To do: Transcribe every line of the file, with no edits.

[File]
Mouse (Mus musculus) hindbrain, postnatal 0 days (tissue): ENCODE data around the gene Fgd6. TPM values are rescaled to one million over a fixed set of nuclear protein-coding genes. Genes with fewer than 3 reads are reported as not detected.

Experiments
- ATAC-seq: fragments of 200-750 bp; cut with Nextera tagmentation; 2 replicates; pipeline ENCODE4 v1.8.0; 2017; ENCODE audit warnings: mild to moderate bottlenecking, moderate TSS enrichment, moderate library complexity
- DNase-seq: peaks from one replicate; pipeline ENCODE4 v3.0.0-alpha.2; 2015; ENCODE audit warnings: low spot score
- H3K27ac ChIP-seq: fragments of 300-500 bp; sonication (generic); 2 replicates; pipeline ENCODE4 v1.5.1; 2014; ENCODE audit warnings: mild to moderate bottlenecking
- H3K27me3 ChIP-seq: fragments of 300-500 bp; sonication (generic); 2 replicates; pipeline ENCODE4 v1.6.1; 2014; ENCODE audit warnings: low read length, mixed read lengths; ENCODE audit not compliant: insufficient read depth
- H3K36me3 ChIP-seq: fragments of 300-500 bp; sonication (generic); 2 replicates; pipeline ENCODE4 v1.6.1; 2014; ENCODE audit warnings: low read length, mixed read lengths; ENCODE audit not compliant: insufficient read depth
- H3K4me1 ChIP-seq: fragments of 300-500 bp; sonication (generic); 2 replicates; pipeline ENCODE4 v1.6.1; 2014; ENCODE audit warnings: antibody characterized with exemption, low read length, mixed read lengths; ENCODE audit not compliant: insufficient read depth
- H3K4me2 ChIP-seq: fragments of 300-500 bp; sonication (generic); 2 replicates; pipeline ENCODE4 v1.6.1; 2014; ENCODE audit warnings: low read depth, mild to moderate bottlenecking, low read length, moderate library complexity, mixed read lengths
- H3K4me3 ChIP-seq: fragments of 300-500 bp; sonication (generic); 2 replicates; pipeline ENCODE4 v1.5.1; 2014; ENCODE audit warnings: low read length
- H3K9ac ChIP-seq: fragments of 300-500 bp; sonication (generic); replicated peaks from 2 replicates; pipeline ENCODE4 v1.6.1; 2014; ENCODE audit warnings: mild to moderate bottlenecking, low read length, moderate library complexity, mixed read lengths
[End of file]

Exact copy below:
Mouse (Mus musculus) hindbrain, postnatal 0 days (tissue): ENCODE data around the gene Fgd6. TPM values are rescaled to one million over a fixed set of nuclear protein-coding genes. Genes with fewer than 3 reads are reported as not detected.

Experiments
- ATAC-seq: fragments of 200-750 bp; cut with Nextera tagmentation; 2 replicates; pipeline ENCODE4 v1.8.0; 2017; ENCODE audit warnings: mild to moderate bottlenecking, moderate TSS enrichment, moderate library complexity
- DNase-seq: peaks from one replicate; pipeline ENCODE4 v3.0.0-alpha.2; 2015; ENCODE audit warnings: low spot score
- H3K27ac ChIP-seq: fragments of 300-500 bp; sonication (generic); 2 replicates; pipeline ENCODE4 v1.5.1; 2014; ENCODE audit warnings: mild to moderate bottlenecking
- H3K27me3 ChIP-seq: fragments of 300-500 bp; sonication (generic); 2 replicates; pipeline ENCODE4 v1.6.1; 2014; ENCODE audit warnings: low read length, mixed read lengths; ENCODE audit not compliant: insufficient read depth
- H3K36me3 ChIP-seq: fragments of 300-500 bp; sonication (generic); 2 replicates; pipeline ENCODE4 v1.6.1; 2014; ENCODE audit warnings: low read length, mixed read lengths; ENCODE audit not compliant: insufficient read depth
- H3K4me1 ChIP-seq: fragments of 300-500 bp; sonication (generic); 2 replicates; pipeline ENCODE4 v1.6.1; 2014; ENCODE audit warnings: antibody characterized with exemption, low read length, mixed read lengths; ENCODE audit not compliant: insufficient read depth
- H3K4me2 ChIP-seq: fragments of 300-500 bp; sonication (generic); 2 replicates; pipeline ENCODE4 v1.6.1; 2014; ENCODE audit warnings: low read depth, mild to moderate bottlenecking, low read length, moderate library complexity, mixed read lengths
- H3K4me3 ChIP-seq: fragments of 300-500 bp; sonication (generic); 2 replicates; pipeline ENCODE4 v1.5.1; 2014; ENCODE audit warnings: low read length
- H3K9ac ChIP-seq: fragments of 300-500 bp; sonication (generic); replicated peaks from 2 replicates; pipeline ENCODE4 v1.6.1; 2014; ENCODE audit warnings: mild to moderate bottlenecking, low read length, moderate library complexity, mixed read lengths